Geographic Distribution of Quantitative Trait Variation and Genetic Variability in Natural Tree Species

A special issue of Forests (ISSN 1999-4907). This special issue belongs to the section "Genetics and Molecular Biology".

Deadline for manuscript submissions: closed (10 June 2023) | Viewed by 4251

Special Issue Editors


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Guest Editor
Department of Forest Engineering, State University of the Central-West (Unicentro), Irati 84505-677, PR, Brazil
Interests: quantitative genetics; population genetics; tree improvement; genome selection

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Guest Editor
CSIRO Australian Tree Seed Centre, GPO Box 1700, Canberra, ACT 2601, Australia
Interests: forest genetic resource management; genetic conservation; domestication and tree breeding strategies; inbreeding; seed production; tree crops for bioenergy

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Guest Editor
Conservation and Genetic Improvement of Forest Resources, EMBRAPA Florestas, Estrada da Ribeira km 111, CEP 83411-000, Colombo, PR, Brazil
Interests: forest resources and forest engineering; nature conservation; plant genetics

Special Issue Information

Dear Colleagues,

Considering the wide climatic variability that the planet has been experiencing, a topic that is always current and increasingly relevant is understanding the geographic distribution of genetic diversity within populations and genetic differentiation between populations. Currently, the factor that most affects geographic and genetic diversity is the anthropogenic alteration of landscapes. These changes can alter natural selection, increase genetic drift, and interrupt contemporary gene flow. Thus, studies on the geographic distribution of quantitative trait variation and genetic variability of natural tree species are strategic for informing decision making and the assessment of impacts already occurring in the environment. Such studies also offer information that can help to shape the management and conservation of these populations and species. This Special Issue aims to include selected theoretical and practical studies that advance our understanding of geographic distribution and variation of quantitative traits and genetic diversity using molecular and morphological markers for natural tree species.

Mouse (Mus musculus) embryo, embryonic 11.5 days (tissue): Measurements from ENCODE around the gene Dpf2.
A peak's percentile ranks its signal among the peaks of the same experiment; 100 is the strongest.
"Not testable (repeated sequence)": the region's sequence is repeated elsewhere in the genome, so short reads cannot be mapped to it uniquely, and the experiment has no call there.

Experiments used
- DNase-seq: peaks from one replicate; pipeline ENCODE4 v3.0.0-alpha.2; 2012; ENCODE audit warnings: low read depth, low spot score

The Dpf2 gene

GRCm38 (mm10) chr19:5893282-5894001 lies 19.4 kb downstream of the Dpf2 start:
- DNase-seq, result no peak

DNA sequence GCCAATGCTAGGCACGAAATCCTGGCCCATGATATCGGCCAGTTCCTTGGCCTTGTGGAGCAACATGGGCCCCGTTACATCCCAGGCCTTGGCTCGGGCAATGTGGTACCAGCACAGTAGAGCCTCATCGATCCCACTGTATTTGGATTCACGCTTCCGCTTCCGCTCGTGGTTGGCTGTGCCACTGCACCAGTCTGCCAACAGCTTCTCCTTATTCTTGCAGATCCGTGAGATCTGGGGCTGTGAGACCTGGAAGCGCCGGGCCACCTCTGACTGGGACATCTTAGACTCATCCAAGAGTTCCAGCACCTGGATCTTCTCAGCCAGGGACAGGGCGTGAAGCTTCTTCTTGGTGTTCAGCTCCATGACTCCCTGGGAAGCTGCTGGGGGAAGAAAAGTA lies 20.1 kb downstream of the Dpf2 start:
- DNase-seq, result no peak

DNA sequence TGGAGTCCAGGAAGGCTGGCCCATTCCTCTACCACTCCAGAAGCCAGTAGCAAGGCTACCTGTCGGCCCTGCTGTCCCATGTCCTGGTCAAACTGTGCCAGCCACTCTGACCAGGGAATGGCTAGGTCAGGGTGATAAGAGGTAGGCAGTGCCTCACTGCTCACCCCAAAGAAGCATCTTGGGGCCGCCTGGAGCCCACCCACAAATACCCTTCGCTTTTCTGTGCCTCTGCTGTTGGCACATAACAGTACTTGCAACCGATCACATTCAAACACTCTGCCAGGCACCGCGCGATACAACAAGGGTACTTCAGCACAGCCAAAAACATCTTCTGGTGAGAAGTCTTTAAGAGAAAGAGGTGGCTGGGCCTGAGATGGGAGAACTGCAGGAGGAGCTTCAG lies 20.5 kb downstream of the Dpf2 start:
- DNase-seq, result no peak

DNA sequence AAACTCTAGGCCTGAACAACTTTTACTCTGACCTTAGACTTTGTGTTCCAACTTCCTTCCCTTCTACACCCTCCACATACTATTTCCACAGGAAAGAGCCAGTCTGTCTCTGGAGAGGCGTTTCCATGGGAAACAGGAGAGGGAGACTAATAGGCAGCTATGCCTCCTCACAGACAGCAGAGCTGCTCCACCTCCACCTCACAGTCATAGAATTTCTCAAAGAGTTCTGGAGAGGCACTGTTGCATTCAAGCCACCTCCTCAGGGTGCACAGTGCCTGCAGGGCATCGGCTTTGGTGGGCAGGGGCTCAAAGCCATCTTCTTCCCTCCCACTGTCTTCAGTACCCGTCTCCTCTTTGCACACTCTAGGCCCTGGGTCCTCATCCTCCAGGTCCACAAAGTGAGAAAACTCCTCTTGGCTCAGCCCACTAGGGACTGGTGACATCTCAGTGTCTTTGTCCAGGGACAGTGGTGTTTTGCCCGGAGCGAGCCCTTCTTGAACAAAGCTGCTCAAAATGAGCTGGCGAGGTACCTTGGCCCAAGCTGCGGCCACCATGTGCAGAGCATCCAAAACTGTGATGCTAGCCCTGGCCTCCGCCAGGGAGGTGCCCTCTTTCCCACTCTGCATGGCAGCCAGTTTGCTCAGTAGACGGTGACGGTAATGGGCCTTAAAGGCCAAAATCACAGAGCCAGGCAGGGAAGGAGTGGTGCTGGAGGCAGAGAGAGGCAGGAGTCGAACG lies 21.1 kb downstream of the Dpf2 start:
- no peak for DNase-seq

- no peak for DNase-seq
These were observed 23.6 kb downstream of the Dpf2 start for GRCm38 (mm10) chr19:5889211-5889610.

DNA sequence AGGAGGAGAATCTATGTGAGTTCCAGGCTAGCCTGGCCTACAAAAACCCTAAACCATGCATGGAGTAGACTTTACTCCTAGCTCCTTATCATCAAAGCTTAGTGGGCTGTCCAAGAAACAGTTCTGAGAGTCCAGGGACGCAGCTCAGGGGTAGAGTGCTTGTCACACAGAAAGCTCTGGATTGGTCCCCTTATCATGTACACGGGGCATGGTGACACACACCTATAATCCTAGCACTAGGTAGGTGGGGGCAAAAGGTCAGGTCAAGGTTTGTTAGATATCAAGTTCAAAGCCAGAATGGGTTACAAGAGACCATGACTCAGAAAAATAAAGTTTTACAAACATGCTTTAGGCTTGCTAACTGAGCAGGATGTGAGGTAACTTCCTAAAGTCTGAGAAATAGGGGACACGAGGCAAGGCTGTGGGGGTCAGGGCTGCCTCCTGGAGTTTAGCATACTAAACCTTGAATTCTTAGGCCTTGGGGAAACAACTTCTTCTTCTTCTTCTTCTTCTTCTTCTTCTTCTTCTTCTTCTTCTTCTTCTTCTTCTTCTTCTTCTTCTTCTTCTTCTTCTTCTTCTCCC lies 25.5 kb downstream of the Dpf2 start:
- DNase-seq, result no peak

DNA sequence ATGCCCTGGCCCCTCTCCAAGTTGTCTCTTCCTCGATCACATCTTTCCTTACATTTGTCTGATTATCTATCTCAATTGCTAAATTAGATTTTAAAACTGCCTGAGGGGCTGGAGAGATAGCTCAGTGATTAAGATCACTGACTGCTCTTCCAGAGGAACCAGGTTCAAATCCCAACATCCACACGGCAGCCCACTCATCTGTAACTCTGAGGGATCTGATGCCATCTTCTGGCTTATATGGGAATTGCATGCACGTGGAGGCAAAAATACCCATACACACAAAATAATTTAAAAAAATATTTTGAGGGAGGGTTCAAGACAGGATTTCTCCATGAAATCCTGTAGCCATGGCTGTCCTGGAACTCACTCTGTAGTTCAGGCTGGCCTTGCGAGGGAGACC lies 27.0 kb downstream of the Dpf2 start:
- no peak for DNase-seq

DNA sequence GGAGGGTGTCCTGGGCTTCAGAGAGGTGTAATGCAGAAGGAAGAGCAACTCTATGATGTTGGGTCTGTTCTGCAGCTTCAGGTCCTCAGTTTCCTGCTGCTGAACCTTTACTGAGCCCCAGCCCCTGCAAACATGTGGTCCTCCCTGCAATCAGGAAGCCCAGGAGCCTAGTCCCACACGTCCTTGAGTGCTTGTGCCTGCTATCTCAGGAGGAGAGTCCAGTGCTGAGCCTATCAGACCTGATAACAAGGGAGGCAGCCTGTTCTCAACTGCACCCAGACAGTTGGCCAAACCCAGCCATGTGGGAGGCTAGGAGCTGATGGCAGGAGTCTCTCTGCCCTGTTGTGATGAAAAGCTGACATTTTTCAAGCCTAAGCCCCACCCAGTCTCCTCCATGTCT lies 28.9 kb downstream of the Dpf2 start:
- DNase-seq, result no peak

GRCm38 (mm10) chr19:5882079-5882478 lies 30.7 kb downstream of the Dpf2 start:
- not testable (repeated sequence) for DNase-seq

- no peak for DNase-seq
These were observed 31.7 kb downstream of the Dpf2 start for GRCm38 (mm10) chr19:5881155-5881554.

Potential topics include but are not limited to:

  • Future perspectives for studies on landscape genetics;
  • Multiscale landscapes: genetic diversity and adaptive tree species;
  • Contemporary gene flow in tree populations;
  • Quantitative and genetic variation of tree populations;
  • Using molecular markers to inform landscape management planning.

Dr. Evandro Vagner Tambarussi
Dr. David James Bush
Dr. Ananda Virgínia De Aguiar
Guest Editors

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Keywords

  • multiscale landscape
  • genetic diversity
  • contemporary gene flow
  • quantitative trait variation
  • molecular markers

Published Papers (3 papers)

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Research

20 pages, 4792 KiB  
Article
Phenotypic Diversity Analysis in Elaeagnus angustifolia Populations in Gansu Province, China
by Rongrong Shi, Zhu Zhu, Ningrui Shi, Yongmei Li, Jun Dang, Yanli Wang, Yonglong Ma, Xiangyun Xu and Ting Liu
Forests 2023, 14(6), 1143; https://doi.org/10.3390/f14061143 - 31 May 2023
Cited by 2 | Viewed by 1058
Abstract
As a highly resistant urban ornamental plant, Elaeagnus angustifolia L. is often used in dry land, saline-alkali land shelter forest, and landscape horticulture. It is the main windbreak and sand-fixing tree species in Gansu Province, China. The special geographical and climatic environment makes [...] Read more.